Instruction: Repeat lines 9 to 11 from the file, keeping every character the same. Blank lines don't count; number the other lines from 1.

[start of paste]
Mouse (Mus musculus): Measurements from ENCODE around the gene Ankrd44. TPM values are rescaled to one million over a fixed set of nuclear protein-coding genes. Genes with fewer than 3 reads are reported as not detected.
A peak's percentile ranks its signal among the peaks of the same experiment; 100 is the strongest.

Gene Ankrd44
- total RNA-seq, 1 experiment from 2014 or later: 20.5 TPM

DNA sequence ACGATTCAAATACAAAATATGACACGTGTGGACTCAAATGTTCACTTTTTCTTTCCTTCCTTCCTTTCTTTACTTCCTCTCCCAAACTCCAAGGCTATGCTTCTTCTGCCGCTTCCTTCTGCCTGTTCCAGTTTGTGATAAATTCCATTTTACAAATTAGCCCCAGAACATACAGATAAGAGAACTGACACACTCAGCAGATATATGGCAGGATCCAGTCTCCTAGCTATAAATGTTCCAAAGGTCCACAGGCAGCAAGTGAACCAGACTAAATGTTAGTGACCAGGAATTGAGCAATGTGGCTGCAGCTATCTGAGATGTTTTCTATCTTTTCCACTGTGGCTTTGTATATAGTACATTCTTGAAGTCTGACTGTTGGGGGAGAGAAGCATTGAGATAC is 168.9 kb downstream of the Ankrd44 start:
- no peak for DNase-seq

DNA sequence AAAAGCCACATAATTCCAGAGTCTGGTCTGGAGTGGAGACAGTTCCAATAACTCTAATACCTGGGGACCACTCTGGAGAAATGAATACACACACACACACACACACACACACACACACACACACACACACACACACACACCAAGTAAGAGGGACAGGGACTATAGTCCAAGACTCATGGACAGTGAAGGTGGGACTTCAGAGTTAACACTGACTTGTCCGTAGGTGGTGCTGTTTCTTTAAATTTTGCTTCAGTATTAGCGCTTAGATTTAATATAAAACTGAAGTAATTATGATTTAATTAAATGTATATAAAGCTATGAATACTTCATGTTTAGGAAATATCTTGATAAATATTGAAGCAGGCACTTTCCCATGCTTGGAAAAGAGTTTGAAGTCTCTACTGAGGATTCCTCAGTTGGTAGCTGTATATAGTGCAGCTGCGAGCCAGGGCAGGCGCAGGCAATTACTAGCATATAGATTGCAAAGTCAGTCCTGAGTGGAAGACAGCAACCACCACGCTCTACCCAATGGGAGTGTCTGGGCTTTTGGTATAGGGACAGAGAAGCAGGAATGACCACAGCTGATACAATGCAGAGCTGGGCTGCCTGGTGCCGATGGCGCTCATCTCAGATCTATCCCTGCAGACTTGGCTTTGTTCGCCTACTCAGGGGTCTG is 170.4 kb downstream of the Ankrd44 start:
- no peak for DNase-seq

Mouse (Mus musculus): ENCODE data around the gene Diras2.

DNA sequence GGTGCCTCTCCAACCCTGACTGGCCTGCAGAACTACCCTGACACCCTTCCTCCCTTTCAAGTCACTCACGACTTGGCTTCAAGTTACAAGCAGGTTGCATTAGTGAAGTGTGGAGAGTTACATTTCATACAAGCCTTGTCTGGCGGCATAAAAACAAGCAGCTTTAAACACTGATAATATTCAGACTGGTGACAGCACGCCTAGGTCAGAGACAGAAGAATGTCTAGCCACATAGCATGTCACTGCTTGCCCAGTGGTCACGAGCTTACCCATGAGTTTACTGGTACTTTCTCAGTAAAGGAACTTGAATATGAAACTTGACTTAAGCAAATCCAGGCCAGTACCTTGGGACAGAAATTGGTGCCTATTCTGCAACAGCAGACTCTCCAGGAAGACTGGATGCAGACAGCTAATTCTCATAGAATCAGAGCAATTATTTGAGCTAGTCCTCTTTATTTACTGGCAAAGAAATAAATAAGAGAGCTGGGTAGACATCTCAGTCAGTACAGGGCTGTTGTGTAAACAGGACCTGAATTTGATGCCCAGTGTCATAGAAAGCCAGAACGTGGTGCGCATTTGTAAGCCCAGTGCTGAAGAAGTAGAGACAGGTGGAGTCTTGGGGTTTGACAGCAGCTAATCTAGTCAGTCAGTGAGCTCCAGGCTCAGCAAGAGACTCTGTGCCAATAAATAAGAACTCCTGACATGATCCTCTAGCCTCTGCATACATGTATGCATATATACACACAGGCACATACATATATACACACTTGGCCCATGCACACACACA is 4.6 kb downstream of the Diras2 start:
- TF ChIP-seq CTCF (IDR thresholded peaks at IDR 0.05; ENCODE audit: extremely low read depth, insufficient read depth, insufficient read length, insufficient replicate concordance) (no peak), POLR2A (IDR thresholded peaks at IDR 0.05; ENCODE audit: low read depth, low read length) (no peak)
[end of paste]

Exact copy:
Mouse (Mus musculus): ENCODE data around the gene Diras2.

DNA sequence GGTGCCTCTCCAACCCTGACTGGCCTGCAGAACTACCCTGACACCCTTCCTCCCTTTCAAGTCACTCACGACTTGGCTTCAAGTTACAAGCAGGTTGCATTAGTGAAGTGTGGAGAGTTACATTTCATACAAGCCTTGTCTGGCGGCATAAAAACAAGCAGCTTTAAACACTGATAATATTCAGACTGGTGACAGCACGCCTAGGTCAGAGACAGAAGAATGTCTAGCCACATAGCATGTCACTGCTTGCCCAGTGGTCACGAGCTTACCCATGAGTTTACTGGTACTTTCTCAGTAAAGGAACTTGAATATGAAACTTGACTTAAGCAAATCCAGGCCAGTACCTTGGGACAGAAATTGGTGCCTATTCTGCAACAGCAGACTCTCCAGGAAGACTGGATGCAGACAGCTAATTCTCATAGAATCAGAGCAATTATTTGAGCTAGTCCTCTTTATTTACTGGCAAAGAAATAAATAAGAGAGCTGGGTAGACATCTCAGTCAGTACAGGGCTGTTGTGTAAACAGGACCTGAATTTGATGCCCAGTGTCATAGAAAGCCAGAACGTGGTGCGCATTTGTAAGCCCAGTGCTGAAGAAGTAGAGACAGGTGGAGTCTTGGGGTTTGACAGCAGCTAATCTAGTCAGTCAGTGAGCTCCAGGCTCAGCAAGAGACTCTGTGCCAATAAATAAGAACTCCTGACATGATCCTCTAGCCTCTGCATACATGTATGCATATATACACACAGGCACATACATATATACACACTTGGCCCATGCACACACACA is 4.6 kb downstream of the Diras2 start:
- TF ChIP-seq CTCF (IDR thresholded peaks at IDR 0.05; ENCODE audit: extremely low read depth, insufficient read depth, insufficient read length, insufficient replicate concordance) (no peak), POLR2A (IDR thresholded peaks at IDR 0.05; ENCODE audit: low read depth, low read length) (no peak)